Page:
Anonymous Russell said...

Perhaps fifteen years ago, I was exploring other religions and seeking a different spiritual path. Jesus had always been my personal Savior, but I felt everything else that came with being a Christian was simply against what I stood for. I had a hard time reconciling being a pacifist in a "Christian nation" which seems to go to war at least once a decade. It galled me as to what American evangelism had morphed itself into, being very selective as to which moral issues to fight for (gay marriage, abortion) and which to blow off (health care, poverty). The history of Christianity, starting only a few generations after the Resurrection, became not at all reflective of the message its central figure preached, and as a result, the Western "Christian" world has gone through Crusades, Inquisitions, the enslavement of Africans and Native Americans, the Holocaust, the bloodiest wars humankind has ever fought, and a distinct and growing gap between those who live in luxury and those who live in squalor.

Truly, this is not the world Jesus had envisioned for us.

A few years ago, I realized, there was not only nothing wrong with the message of Jesus Christ, but truly, it was the only way to save the world from itself. There is nothing at all wrong with the teachings of Jesus, and if we merely followed its precepts instead of twisting them to fit our own selfish natures, we could transform the world.

The core of Christianity--the Gospels--is as pure and perfect as it was when Christ preached it.

It's all the other garbage, all the dogma, all the rationalizations, all the manmade crap, that has turned the temple into a den of thieves.

So, about five years ago, I started rereading the Bible, with a different point of view. I started with the Gospels and made everything else secondary. By doing that, it put the message of Jesus Christ first and foremost, and it made any perceived contradictions many point out in the Bible, they all went away. I pushed the dogma aside. I stopped listening to others except to just get an idea as to where that person, that preacher, that politician, was coming from. I started my Christian trek from scratch.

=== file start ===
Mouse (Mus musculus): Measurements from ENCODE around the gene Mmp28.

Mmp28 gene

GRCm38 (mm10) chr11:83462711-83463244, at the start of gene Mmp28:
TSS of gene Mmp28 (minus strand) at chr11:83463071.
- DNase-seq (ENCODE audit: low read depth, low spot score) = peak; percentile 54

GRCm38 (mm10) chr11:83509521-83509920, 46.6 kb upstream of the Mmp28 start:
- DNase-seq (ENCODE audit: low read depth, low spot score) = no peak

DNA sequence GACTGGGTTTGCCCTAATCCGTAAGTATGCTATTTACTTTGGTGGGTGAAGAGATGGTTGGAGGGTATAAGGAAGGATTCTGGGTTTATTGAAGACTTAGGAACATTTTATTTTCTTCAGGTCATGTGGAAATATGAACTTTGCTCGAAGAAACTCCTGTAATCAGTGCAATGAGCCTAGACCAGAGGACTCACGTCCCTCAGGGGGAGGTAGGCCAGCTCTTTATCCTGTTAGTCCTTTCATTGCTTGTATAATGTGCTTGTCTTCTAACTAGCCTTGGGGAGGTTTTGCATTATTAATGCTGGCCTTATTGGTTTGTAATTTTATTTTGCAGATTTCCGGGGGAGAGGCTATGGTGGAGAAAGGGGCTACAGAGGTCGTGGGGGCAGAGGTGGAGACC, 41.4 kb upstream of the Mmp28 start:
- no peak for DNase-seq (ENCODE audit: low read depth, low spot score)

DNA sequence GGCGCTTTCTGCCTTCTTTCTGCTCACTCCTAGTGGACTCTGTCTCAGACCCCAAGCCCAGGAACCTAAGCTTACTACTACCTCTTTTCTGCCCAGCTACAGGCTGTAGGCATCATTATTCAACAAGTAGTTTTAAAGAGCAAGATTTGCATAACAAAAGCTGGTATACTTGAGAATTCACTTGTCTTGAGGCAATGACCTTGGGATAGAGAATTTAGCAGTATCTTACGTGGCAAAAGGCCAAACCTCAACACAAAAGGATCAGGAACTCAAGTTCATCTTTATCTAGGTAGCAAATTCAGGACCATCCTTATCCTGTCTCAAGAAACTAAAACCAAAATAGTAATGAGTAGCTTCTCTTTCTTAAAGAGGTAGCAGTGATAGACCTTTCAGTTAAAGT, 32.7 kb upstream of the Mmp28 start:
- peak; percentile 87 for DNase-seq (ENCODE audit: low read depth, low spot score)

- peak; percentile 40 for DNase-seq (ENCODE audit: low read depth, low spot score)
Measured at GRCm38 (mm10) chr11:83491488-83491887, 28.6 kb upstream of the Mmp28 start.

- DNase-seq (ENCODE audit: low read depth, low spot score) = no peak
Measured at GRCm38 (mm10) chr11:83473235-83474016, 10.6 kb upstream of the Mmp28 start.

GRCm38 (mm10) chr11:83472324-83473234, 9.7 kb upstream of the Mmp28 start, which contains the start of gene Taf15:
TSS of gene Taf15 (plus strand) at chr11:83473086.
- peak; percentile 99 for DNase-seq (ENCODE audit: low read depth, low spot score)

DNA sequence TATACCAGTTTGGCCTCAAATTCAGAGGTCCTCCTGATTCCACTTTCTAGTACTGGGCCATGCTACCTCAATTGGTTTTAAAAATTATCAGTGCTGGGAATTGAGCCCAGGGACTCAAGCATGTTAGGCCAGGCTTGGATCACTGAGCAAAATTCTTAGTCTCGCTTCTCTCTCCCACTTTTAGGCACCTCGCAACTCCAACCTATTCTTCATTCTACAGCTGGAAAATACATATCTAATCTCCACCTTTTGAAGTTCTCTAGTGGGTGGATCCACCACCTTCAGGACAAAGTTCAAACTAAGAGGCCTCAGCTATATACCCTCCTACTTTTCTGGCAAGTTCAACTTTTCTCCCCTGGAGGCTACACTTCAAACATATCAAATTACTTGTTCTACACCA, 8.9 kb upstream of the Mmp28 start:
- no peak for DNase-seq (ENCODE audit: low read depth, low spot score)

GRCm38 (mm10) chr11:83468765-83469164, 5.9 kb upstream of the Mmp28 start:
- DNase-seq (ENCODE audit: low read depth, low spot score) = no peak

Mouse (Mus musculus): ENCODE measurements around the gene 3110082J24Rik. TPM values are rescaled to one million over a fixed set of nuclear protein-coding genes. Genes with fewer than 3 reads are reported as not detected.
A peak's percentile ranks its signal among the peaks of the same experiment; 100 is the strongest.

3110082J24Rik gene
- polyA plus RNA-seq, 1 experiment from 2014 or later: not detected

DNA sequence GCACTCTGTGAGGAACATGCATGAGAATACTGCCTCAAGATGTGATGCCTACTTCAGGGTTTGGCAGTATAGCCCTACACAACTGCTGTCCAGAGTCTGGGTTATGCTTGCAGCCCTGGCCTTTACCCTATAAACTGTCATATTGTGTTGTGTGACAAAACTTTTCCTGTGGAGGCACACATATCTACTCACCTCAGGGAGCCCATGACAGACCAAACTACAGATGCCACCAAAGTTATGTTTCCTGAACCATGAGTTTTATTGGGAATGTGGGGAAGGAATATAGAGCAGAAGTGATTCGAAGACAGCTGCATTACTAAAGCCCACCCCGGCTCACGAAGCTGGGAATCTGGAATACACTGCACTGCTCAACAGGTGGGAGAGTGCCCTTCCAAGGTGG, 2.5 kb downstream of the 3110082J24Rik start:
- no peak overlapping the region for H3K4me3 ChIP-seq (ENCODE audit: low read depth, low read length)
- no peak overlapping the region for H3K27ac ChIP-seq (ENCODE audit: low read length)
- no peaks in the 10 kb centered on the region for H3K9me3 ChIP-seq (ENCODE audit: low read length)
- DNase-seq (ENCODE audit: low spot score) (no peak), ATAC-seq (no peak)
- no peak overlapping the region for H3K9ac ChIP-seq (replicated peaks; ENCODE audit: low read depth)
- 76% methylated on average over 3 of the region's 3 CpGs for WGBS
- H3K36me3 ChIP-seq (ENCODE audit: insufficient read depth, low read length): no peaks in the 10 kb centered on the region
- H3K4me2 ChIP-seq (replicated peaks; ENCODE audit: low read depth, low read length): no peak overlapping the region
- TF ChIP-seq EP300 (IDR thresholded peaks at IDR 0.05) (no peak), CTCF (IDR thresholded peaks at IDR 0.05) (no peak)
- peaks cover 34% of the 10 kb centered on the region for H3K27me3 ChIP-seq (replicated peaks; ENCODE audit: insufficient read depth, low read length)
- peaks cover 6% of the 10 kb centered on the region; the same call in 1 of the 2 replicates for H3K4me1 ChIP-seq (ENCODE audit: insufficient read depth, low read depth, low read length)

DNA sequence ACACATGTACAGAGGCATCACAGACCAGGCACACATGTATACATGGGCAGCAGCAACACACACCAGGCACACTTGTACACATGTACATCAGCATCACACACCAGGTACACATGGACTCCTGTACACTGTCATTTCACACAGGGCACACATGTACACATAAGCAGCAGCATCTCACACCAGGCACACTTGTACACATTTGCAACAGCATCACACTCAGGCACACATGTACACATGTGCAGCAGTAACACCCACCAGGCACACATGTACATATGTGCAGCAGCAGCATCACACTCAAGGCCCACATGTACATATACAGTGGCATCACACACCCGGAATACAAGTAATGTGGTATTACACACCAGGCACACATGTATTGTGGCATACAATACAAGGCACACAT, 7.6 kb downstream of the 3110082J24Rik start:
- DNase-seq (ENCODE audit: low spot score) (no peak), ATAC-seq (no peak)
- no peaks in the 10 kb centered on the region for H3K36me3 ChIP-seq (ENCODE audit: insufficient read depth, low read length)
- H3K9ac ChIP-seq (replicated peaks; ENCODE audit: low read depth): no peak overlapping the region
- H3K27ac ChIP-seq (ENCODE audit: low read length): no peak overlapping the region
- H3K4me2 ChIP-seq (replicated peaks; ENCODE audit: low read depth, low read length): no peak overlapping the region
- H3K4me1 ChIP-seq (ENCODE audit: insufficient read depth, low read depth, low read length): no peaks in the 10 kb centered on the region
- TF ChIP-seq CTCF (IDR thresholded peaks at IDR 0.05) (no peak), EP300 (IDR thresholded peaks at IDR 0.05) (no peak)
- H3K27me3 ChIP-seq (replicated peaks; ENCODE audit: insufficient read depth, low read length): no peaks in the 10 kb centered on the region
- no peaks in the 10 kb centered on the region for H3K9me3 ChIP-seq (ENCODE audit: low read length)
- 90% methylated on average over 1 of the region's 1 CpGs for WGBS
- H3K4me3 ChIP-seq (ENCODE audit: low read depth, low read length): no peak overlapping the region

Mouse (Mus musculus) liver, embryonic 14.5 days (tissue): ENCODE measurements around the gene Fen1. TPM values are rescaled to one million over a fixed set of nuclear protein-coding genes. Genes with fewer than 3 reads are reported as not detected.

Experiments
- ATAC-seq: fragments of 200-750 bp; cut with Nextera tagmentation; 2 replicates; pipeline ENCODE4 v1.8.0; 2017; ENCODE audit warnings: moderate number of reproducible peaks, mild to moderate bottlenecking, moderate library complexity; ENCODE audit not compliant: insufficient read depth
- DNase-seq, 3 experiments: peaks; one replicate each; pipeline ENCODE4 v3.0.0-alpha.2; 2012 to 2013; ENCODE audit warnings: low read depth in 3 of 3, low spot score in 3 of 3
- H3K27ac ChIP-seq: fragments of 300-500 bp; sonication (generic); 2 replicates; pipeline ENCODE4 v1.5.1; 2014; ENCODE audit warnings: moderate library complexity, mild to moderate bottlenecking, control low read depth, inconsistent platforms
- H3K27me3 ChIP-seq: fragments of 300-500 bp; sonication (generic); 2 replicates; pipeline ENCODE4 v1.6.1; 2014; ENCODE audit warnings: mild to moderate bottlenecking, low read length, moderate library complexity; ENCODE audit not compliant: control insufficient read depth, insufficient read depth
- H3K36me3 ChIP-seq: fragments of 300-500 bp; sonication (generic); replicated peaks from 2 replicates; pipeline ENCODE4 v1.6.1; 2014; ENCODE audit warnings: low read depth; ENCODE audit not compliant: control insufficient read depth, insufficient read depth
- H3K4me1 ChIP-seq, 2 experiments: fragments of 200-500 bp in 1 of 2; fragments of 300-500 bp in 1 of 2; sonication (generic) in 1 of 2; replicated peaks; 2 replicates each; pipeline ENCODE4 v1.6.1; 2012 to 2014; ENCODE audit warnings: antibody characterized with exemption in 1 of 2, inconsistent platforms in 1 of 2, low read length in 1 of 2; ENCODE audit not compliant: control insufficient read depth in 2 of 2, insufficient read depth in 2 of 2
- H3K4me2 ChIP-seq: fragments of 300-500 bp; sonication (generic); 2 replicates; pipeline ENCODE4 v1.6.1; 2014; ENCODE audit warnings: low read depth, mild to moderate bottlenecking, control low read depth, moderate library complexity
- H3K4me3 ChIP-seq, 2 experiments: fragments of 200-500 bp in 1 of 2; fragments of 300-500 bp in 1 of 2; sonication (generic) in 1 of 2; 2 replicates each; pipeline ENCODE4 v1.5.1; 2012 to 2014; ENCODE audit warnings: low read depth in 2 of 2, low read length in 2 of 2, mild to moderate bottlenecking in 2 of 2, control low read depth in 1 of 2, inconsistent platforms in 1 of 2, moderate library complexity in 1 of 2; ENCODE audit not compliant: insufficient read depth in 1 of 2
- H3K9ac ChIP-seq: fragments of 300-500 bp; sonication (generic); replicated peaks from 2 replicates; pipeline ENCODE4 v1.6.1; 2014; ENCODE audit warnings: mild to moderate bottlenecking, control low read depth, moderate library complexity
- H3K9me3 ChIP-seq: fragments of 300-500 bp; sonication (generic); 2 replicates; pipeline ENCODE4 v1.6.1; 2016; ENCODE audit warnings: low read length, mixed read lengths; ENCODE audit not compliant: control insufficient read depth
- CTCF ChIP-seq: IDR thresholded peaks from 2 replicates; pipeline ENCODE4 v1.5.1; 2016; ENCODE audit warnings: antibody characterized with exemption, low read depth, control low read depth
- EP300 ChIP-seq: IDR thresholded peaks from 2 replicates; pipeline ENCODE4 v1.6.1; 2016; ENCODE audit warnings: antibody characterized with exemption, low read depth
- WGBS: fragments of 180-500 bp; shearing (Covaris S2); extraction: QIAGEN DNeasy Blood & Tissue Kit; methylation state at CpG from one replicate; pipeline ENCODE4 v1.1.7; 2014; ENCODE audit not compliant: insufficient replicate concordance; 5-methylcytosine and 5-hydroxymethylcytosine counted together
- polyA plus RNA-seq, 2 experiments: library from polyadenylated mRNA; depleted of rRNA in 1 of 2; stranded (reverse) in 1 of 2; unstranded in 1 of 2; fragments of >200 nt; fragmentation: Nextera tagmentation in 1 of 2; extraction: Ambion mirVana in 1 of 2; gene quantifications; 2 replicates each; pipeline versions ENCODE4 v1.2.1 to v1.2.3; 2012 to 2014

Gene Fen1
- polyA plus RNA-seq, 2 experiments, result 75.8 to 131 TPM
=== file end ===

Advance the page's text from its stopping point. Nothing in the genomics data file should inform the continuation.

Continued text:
Jesus said Himself, No one shall meet the Father except through Me. No one is responsible for your salvation but you and Jesus, and Jesus will always hold up His end of the bargain. That makes what I have with Jesus, and you have with Jesus, intensely personal. The whole religious aspect of Christ falls by the wasteside, and a new spiritual flowering occurs.

It's true, what I have with Jesus is not a religion, it is a relationship. And that could only happen once I peeled all the layers off the onion, all the dogma and ritual and opinions and history, two thousand years of jive, and rediscovered Jesus for myself.

When Gutenberg printed his Bible in the 15th century, the Catholic Church trembled in fear and anger, because it meant the word of Christ was now in the very capable hands of the general public, a public previously kept illiterate and ignorant and completely reliant on that dogma, on clerics, for their salvation. That was the singular event that spurred the Protestant Reformation, and it's been a power struggle ever since, but what you and I need to realize, all that means nothing on a personal level if we take Jesus into our own hearts, and read His teachings and let them absorb into every fiber of our beings.

It is a shame that, nearly six centuries since Gutenberg, the religious powers that be are continuing the same medieval struggle for hearts and minds, fighting over which dogma is the correct one, when the truth is, all such arguments fall limp and end once a sincere reading of the Gospels, without commentary or dogma, is attempted. All the garbage stops. And a new sensibility takes its place.

I've been looking for something to call myself ever since I had this revelation, like Jesusian or Red-Letter Christian. Until a better nomenclature arrives, I think I will consider myself the latter.

5:02 PM